filed: January 21, 1983.
BARRY J. FRIDAY, APPELLANT,
ANGELA D. FRIDAY, APPELLEE
No. 449 Philadelphia, 1981, Appeal from the Order of the Court of Common Pleas, Civil Division, Philadelphia County, at No. 4761 March Term, 1980.
Mary Bell Hammerman, Philadelphia, for appellant.
Philip B. Korb, Philadelphia, for appellee.
Cercone, President Judge, and McEwen and Beck, JJ. Beck, J., files a concurring and dissenting opinion.
[ 311 Pa. Super. Page 18]
Appellant, Barry J. Friday, takes this appeal from the order of the court in equity which granted summary judgment in favor of appellee, Angela D. Friday. Our review of the within matter convinces us that the equity court erred
[ 311 Pa. Super. Page 19]
in granting summary judgment and we therefore reverse and remand.
Appellant-husband filed this complaint in equity asking for partition of real property which he claimed the parties held as tenants-in-common, and not by the entireties, owing to the parties' recent divorce. Appellee-wife filed a counterclaim to quiet title and also asked the court to order appellant to execute and deliver a deed in recordable form, since appellee claimed to hold a validly delivered deed but one which was not recordable because it was not notarized. Appellant filed an answer to appellee's counterclaim, denying the claim that appellee had made numerous requests for a new deed. Instead, appellant claimed that it was only through his inquiries that he learned that appellee wished to sell the property and donate the proceeds to the Hare Krishna Temple. Appellant further claimed that the parties, prior to their divorce, had entered into an agreement regarding the settlement of the property. Appellant alleged that the essence of this agreement was that the title in the real property would be transferred to appellee, who had custody of the parties' two children, so that the children would have a home and that eventually the property itself or its proceeds would enure to the benefit of the children. It was further claimed that appellee attempted to inculcate the children, who up to that time were being raised as Catholics, into the Hare Krishna Temple, whereupon, in a prior proceeding, appellant filed a habeas corpus petition and was awarded custody of the children. Appellant stated that when the parties entered into this agreement, it was at no time contemplated that appellee would attempt to inculcate their children with another religion while they were being raised in the Catholic religion and were attending Catholic schools, or that appellee would transfer the property or its proceeds to the Hare Krishna Temple, which she was planning to join. Basically, appellant claimed that the transfer of the property to appellee was not an effective transfer because there was a failure of consideration. Appellee then filed a motion for summary judgment. Before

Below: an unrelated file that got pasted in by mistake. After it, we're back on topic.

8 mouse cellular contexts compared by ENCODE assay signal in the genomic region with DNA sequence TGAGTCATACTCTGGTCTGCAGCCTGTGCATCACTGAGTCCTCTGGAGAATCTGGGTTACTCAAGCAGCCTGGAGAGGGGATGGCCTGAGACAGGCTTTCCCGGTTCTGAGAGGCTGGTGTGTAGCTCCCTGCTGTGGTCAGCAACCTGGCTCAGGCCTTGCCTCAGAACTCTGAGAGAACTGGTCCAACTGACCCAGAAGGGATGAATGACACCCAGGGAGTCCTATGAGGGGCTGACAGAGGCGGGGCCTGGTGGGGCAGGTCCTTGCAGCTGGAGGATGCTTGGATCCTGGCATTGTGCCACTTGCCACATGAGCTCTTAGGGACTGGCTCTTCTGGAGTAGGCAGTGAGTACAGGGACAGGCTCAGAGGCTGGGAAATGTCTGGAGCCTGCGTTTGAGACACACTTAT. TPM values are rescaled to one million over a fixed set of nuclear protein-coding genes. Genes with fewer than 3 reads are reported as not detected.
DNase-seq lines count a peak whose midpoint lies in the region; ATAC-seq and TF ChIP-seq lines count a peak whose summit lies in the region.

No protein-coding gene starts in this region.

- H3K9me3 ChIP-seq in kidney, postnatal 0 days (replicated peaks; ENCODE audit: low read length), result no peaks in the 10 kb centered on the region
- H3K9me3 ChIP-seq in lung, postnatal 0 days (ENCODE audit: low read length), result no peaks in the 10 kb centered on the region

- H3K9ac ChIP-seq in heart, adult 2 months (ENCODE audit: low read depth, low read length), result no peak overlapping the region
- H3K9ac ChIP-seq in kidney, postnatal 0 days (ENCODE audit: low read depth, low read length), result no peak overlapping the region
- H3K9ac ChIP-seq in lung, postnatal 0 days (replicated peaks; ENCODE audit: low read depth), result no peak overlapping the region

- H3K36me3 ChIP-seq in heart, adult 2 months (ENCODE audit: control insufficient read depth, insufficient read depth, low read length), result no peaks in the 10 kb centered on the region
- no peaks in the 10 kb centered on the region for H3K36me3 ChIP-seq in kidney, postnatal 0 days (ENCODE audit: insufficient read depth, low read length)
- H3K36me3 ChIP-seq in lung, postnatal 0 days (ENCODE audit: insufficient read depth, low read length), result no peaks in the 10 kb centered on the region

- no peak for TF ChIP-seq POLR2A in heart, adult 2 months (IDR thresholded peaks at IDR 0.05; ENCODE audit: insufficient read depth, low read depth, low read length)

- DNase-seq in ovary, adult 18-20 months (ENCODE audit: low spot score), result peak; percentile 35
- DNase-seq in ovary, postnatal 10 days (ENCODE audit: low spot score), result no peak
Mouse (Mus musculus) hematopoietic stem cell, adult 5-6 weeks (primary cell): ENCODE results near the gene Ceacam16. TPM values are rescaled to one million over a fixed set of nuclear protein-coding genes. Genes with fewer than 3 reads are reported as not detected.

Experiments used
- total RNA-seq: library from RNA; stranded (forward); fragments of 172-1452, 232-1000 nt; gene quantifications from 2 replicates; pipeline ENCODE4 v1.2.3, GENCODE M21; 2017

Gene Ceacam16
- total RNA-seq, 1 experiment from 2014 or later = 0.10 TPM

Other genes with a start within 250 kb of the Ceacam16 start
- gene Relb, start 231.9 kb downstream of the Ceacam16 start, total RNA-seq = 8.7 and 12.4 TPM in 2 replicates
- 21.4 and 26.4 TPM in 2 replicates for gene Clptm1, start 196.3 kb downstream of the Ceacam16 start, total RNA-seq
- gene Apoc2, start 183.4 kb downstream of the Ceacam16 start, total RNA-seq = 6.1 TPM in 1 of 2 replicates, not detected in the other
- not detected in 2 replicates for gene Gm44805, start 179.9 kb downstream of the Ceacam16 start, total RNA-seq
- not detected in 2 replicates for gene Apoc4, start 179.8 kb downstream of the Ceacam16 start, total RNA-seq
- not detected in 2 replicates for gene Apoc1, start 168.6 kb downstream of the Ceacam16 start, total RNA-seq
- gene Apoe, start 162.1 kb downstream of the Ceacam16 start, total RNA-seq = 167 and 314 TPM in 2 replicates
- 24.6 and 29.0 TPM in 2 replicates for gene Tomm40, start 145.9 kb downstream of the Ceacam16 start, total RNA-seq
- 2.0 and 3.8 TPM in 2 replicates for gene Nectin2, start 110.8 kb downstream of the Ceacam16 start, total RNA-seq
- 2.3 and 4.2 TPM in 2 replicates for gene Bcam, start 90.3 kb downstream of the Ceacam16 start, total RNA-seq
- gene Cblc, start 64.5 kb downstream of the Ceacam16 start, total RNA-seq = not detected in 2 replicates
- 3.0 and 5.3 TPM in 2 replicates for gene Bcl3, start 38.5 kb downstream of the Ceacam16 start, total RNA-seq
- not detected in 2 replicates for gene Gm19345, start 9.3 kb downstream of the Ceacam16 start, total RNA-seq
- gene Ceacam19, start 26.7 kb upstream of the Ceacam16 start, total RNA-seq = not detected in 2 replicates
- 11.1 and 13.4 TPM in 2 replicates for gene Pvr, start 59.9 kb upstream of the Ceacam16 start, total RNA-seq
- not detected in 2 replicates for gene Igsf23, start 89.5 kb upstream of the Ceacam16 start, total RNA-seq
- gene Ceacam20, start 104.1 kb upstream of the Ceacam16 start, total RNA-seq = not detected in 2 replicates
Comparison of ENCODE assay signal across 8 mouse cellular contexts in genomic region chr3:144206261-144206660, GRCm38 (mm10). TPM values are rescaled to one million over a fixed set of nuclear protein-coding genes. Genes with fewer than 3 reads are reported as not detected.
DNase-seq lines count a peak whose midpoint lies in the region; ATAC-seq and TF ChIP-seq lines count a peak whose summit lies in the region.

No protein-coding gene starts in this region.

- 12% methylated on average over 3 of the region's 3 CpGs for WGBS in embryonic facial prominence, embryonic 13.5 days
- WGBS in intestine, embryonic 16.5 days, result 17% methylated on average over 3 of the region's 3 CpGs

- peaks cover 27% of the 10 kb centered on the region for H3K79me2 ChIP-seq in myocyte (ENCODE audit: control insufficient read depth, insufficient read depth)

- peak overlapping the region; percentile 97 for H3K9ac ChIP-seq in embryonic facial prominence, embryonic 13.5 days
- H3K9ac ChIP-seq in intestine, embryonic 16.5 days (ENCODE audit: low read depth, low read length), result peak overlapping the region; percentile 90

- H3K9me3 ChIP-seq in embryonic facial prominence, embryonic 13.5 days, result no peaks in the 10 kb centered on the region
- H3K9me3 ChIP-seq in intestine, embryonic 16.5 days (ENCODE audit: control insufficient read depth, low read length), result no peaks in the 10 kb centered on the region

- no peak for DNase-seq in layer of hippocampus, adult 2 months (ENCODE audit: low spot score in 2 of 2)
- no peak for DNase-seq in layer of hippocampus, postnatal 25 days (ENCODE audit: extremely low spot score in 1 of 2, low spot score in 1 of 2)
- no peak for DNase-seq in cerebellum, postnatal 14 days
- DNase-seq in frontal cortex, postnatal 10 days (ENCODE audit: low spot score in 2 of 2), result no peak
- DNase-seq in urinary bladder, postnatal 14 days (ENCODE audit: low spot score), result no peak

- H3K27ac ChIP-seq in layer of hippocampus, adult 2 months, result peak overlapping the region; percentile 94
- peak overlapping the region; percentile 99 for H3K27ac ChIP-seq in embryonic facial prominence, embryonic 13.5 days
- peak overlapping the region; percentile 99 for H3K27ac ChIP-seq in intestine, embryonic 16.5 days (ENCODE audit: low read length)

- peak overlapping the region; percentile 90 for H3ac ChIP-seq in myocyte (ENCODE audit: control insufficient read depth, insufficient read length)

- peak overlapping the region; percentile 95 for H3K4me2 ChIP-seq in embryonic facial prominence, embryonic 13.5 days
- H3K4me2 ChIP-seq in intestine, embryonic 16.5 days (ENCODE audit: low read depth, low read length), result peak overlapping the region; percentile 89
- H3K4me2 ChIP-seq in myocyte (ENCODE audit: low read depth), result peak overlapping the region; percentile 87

[ 311 Pa. Super. Page 20]
this motion was ruled upon, appellant filed a petition to amend the caption to include the names of the parties' two adolescent daughters. In due course, the equity court granted summary judgment for appellee and dismissed appellant's petition to amend as moot in view of the court's disposition of the case.
The general rule regarding summary judgments was reiterated by this Court in Petraglia v. American Motorists Ins. Co., 284 Pa. Superior Ct. 1, 3, 424 A.2d 1360, 1361 (1981), wherein we said:
Summary judgment "shall be rendered if the pleadings, depositions, answers to interrogatories, and admissions on file, together with the affidavits, if any, show that there is no genuine issue as to any material fact and that the moving party is entitled to judgment as a matter of law." Pa.R.Civ.P. 1035(b). Summary judgment can only be granted in the clearest of cases. See e.g., Schacter v. Albert, 212 Pa. Superior Ct. 58, 239 A.2d 841 (1968). Additionally, the evidence must be viewed in the light most favorable to the non-moving party and all doubts must be resolved against the moving party.
Applying the rule as set forth in the Petraglia case, we hold that the pleadings, etc., in the instant case do not show a lack of genuine issue of a material fact. Appellant claimed that the "deed" at issue was executed pursuant to an agreement between the parties which contemplated that the property was to be used to benefit the parties' children. This allegation raises the question of whether a constructive trust should be held to exist. Although it is true that appellant did not specifically ask the equity court to impress a constructive trust, this is of no moment since a court of equity, once it assumes jurisdiction for one or more purposes, will retain jurisdiction for all purposes to give complete relief and to do justice between the parties; this may include an award of equitable relief not covered by the original prayer. Piercing Pagoda, Inc. v. Hoffner, 465 Pa. 500, 351 A.2d 207 (1976); Cerami v. Dignazio, 283 Pa. Superior Ct. 424, 424 A.2d 881 (1980).